Today was more interesting for me after attending a few talks of direct relevance to our ongoing work at CORE. I began my day with the winners of the ASN young investigators award. I'm just going to record a few impressions rather than give exhaustive summaries
First was a talk by Luke Harmon of the University of Idaho on adaptive radiation. He opened by discussing the problem of defining an adaptive radiation, taking the pragmatic (but admittedly unsatisfying) tactic of "I know it when I see it." He also cited Dolph Schluter's definition, "evolution of ecological disparity within a rapidly multiplying lineage." That seems unsatisfactory, since it is more of a description of the origin of radiations than an actual definition, by which you could recognize a radiation in the present. Nevertheless, he's been using a method to identify statistically significant differences in taxon birth/death rates in different parts of the gnathostome tree, which should identify groups that are evolving unusually rapidly or slowly. Those that are more rapidly evolving would be radiations, and slower groups are "living fossils." It worked pretty well, I thought, but I definitely think there needs to be fossil taxa included. It identified such groups as the coelacanths and tuataras as living fossils and pecomorph fish and neoaves birds as radiations. He mentioned that there was no reasonable model to explain living fossils, but frankly there's not one in creationism either. Why do some groups explosively radiate after the Flood and others do not?
The next presenter was Jason Kolbe from UC Berkeley speaking on invasive species. He also opened with a great question that I've been wondering about for some time: If genetic bottlenecks are so harmful, how can invasive species be so successful? The basic answer he's finding is that the admixture of haplotypes after multiple introductions provides the genetic variation that makes a successful invasive. He's also got some really killer experimental work on natural selection in introduced anoles in the Caribbean.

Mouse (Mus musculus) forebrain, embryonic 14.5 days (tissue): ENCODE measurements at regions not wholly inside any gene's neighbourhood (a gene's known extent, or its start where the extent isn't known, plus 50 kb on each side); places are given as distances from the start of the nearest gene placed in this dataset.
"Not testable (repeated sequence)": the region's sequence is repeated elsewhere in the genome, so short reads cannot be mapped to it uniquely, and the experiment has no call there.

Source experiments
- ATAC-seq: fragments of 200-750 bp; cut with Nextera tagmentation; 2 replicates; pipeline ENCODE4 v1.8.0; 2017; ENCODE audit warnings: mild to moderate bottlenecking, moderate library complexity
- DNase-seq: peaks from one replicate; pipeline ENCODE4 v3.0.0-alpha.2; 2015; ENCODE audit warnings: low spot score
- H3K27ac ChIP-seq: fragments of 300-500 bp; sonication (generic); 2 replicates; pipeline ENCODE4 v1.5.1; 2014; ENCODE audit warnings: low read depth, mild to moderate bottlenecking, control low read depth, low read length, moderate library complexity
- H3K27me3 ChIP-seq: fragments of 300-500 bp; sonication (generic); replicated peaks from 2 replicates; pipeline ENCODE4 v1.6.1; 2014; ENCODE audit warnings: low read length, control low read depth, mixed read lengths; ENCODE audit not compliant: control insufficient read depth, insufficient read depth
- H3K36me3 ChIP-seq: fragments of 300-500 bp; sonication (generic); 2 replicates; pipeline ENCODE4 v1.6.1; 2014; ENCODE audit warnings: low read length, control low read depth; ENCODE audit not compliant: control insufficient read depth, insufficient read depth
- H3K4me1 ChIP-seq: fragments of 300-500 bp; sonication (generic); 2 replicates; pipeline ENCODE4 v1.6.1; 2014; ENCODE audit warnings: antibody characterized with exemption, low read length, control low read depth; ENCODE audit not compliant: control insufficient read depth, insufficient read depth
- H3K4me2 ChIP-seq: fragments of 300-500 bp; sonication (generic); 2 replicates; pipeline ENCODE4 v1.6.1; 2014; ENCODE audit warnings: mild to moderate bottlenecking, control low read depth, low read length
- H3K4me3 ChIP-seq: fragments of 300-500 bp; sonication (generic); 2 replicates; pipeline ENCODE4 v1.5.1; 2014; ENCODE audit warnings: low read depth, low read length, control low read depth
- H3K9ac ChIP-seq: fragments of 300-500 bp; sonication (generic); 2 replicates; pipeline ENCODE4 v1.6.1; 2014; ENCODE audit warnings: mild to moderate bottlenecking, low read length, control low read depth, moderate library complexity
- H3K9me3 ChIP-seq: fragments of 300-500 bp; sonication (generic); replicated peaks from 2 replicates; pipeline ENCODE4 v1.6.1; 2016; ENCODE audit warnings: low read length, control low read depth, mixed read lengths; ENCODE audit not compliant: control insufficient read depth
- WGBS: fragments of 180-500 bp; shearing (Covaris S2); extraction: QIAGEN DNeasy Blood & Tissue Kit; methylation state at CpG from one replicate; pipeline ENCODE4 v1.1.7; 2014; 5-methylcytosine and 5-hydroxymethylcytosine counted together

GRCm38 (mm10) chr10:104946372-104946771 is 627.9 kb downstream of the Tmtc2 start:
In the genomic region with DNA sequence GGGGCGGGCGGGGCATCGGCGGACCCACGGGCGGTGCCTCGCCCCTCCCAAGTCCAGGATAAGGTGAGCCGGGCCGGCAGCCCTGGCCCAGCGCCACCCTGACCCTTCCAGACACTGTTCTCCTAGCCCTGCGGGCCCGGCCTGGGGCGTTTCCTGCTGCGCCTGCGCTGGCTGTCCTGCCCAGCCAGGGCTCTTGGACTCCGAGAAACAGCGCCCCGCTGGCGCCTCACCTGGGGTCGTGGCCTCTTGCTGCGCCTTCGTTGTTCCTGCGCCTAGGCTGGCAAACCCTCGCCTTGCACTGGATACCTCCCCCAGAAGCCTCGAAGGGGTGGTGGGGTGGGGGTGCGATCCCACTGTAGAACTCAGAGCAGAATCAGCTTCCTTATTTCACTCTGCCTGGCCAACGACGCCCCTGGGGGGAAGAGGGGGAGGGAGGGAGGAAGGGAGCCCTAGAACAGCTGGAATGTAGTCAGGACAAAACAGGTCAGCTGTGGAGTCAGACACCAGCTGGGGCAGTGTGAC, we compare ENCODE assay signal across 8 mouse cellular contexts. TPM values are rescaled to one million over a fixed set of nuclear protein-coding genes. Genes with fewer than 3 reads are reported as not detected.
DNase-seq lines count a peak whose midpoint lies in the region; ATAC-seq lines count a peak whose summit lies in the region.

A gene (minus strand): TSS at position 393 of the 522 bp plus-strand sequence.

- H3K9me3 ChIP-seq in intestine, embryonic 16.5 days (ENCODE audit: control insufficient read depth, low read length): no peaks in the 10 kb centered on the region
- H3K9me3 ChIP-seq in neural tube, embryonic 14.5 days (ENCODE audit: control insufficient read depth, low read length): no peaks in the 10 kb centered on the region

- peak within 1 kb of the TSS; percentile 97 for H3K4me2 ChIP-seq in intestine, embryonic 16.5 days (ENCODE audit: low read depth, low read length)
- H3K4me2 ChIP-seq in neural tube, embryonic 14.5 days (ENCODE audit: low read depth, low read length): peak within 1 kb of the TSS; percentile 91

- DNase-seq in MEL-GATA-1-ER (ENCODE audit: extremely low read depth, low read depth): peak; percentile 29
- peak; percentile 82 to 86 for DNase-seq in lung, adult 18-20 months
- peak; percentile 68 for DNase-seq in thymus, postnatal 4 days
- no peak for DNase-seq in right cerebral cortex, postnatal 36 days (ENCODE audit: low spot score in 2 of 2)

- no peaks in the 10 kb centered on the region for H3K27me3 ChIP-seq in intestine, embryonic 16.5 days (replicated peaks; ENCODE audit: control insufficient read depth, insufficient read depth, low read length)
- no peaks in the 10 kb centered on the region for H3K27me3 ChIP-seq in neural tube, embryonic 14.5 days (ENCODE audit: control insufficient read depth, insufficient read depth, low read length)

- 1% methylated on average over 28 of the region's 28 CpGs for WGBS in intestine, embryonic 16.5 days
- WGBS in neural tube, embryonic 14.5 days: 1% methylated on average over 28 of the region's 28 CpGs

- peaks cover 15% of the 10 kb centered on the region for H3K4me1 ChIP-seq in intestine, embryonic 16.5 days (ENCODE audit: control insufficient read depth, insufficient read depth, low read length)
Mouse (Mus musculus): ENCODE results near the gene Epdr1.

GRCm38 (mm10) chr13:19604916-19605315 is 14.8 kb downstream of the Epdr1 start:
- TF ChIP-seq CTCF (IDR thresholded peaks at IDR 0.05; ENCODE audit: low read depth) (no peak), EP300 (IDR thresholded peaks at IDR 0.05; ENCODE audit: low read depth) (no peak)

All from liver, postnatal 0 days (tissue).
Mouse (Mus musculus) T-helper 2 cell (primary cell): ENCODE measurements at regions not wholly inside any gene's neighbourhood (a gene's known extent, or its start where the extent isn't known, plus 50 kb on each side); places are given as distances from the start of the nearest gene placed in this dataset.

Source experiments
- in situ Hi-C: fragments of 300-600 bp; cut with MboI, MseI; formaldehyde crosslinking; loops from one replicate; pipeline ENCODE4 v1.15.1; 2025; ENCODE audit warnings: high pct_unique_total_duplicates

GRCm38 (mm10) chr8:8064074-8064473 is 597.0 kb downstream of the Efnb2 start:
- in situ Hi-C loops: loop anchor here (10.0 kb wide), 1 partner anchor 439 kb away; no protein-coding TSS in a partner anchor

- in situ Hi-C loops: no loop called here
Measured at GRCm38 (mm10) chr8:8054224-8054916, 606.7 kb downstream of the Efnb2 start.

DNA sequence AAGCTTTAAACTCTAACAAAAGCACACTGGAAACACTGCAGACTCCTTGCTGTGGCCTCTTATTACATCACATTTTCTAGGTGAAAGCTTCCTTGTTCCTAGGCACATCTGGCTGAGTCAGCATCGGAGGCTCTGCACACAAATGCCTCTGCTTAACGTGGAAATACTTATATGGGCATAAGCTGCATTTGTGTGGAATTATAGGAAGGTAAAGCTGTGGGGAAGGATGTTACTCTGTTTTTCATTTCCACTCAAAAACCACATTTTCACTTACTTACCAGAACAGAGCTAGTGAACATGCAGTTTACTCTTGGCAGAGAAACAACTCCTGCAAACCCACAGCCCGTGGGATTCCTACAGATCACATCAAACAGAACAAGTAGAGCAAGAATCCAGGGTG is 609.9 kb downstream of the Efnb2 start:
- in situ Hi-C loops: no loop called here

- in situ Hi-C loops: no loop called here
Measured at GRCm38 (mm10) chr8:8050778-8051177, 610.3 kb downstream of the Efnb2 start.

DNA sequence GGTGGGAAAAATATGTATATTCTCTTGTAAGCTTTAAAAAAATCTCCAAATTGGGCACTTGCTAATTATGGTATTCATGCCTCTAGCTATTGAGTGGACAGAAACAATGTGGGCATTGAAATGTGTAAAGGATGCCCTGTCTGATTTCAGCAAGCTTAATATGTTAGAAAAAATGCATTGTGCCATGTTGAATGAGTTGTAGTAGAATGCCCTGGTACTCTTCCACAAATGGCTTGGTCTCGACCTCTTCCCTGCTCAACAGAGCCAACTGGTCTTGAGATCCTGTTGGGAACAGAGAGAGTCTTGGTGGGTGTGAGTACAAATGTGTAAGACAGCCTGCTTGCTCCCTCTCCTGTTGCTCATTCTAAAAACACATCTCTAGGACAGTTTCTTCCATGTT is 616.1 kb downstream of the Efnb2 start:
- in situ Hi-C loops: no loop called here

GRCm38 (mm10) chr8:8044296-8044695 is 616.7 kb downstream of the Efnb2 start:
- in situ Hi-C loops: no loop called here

What I wondered after these two talks was whether anyone's trying to put these two topics together? Island radiations must have all begun as invasive species, right? Or just exotics? I'm sure someone must be thinking about this. I'm definitely going to have a conversation with my colleagues when I get back to CORE. (You have been warned.)
Then I went to the wrong session (apparently there's two engineering buildings on campus), so I didn't get to find out why all chilies aren't hot. My students will be disappointed. I did get to hear about one of the few endemic land vertebrates on Bermuda. It's a lizard called Plestiodon longirostris which phylogenetically appears to be a basal lineage of the North American Plestiodon group. That's unexpected since it's way out on Bermuda, and the nearest species geographically are not the nearest species phylogenetically. Based on all we know about island biogeography, island endemics on oceanic islands are most closely related to the species on the nearest mainland. Not this time. It is definitely an interesting puzzle. Kind of a sad story, though, since the lizard is critically endangered from all the human development on Bermuda.
After lunch, I learned about the freaky Heterorhabditis worm and its bioluminescent symbiont Photorhabdus. Seems this worm uses these glowing bacteria to eat the insides of caterpillars that they parasitize. The worm infects the caterpillar, regurgitates the bacteria, the bacteria start eating the caterpillar, then the worms eat the bacteria and caterpillar guts. See? Freaky. I'm glad I'm not a caterpillar. Read more about it here.
I went to plenty of other talks, but those were the ones that jumped out at me today.